• Cryoablation: A special instrument freezes and destroys cancer cells under ultrasound guidance.
  • Electroporation therapy: Currently being studied in clinical trials, this treatment sends electrical pulses through an electrode placed in a tumor to kill cancer cells.


Chemotherapy plays a smaller role in the treatment of liver cancer, but is given on occasion.

Regional Therapy

Local therapy, like surgical resection of a tumor, ablation, stereotactic radiation, or proton beam works well when there are one to three tumors identified. When the cancer is more diffuse, a regional approach that will address multiple tumors is more effective than systemic treatment. That would include things like:

  • Staged surgery to resect tumors, then allow the liver to grow until others can be reached more effectively
  • Liver transplant to replace a liver affected with multiple tumors that are confined to the liver
  • Catheter delivery of chemotherapy or radiation into the liver
  • Radioembolization to block arteries that feed the tumors

Radiation oncology has active trials for minimizing the duration and amount of radiation a patient receives to reduce long-term side effects. No one should be over or undertreated. Siteman is a leader in using shorter radiation durations than the national average with the same outcomes.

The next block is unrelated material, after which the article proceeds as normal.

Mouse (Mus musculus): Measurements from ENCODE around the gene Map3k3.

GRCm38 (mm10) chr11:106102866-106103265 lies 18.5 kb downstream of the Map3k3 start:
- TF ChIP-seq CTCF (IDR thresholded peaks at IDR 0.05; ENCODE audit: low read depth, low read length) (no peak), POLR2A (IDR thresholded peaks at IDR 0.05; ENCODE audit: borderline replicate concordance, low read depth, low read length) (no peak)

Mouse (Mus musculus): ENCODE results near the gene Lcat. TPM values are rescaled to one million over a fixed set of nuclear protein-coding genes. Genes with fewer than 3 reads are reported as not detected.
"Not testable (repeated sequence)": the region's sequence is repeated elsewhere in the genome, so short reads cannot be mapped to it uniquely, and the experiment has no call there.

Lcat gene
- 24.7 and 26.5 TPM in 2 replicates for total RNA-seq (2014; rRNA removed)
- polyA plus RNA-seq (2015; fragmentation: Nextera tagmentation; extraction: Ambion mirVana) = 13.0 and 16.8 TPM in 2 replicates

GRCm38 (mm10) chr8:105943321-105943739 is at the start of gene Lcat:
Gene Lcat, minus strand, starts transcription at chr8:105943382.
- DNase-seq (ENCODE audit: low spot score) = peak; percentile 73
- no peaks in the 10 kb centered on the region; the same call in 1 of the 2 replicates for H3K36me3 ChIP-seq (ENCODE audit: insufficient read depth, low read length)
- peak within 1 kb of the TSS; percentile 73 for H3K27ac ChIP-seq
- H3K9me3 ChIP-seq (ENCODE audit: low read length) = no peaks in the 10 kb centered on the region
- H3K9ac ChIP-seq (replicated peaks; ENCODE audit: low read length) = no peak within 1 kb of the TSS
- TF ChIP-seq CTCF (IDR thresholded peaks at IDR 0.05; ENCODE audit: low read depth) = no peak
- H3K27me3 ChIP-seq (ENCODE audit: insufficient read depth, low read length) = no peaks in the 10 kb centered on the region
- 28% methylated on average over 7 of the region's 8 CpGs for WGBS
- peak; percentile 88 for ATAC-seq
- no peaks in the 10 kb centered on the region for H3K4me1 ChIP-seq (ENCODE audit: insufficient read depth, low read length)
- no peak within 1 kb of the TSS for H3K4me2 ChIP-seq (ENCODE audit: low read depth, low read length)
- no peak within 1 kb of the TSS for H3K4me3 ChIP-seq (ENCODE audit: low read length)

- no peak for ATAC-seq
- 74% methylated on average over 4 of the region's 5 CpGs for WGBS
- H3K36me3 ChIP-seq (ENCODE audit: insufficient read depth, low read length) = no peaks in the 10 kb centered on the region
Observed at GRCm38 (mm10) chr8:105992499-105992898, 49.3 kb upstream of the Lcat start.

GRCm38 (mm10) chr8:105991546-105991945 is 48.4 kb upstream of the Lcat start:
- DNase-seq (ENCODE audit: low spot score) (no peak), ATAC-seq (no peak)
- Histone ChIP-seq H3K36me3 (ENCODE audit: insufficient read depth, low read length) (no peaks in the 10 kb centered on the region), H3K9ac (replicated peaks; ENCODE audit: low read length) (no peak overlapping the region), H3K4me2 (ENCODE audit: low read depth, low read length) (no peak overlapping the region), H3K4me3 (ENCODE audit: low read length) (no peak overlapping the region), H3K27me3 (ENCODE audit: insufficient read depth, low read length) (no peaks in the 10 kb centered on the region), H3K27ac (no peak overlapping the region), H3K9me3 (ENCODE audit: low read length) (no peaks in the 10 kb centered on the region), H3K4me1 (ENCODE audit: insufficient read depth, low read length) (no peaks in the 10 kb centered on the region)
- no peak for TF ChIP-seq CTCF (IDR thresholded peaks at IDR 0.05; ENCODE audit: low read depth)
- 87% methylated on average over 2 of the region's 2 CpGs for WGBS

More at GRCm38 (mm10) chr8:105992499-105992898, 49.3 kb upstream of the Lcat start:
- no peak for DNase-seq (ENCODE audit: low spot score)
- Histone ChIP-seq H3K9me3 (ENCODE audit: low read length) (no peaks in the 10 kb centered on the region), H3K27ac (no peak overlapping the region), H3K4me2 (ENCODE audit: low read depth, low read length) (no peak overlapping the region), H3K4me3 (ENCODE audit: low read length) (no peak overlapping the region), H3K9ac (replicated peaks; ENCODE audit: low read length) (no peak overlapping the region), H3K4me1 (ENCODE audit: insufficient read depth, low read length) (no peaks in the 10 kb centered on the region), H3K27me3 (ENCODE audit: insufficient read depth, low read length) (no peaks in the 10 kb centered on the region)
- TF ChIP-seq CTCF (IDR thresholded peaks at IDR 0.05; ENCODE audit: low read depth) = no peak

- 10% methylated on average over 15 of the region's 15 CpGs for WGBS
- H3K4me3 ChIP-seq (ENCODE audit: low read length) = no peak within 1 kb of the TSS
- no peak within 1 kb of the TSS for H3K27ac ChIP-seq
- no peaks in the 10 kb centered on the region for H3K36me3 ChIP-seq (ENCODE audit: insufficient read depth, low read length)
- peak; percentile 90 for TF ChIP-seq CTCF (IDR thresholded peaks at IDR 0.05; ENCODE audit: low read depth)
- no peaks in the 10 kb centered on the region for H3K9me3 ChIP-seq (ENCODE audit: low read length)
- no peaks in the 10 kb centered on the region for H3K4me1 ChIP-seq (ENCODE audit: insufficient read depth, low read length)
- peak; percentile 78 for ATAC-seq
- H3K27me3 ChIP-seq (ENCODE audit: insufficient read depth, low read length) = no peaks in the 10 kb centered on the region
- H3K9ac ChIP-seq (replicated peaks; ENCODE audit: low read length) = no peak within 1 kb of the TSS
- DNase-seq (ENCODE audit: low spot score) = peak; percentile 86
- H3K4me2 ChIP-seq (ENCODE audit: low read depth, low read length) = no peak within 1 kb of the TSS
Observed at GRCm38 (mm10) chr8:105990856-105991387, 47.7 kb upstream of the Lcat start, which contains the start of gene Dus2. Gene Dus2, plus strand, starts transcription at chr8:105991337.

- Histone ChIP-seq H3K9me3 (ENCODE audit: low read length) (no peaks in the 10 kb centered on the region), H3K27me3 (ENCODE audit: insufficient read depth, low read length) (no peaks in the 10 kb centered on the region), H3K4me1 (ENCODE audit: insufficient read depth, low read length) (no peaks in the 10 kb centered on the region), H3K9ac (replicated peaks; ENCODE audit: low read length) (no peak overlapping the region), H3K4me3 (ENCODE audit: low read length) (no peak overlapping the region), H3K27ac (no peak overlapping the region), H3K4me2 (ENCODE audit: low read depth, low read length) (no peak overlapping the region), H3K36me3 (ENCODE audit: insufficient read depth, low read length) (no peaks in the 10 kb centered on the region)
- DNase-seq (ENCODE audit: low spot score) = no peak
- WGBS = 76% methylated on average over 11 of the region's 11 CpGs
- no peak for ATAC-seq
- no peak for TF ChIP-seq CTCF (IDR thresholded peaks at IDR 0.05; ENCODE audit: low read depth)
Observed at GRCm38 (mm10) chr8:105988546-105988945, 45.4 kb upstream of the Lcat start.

MRI-guided adaptive radiation therapy:  Siteman cancer center is the only center in the world performing MRI-guided adaptive radiation therapy.  By using an MRI to guide the radiation therapy; Siteman radiation oncologists can adjust, or adapt, the radiation to the patient every day.

Stereotactic body radiation therapy uses special equipment to position a patient and deliver radiation directly to the tumors. The total dose of radiation is divided into smaller doses given over several days. This type of radiation therapy helps prevent damage to normal tissue, and is being studied in clinical trials.

Proton-beam radiation therapy is a type of high-energy radiation therapy that uses streams of protons (small, positively-charged particles of matter) to kill tumor cells. This type of radiation therapy is being studied in clinical trials. In some cases, it may spare normal liver tissue better than stereotactic radiation.

Different combinations of therapies may be used depending on the stage of the cancer and the health of the patient. New combinations of therapies are always being tested in clinical trials and are available at Siteman Cancer Center before other places may have access to them.

One that is showing progress is the use of radioembolization to quickly determine if it would be helpful in slowing tumor growth. Novel imaging with PET-MRI can measure response. If response is not optimal, clinicians can move on quickly to other treatments or supplement it with another approach.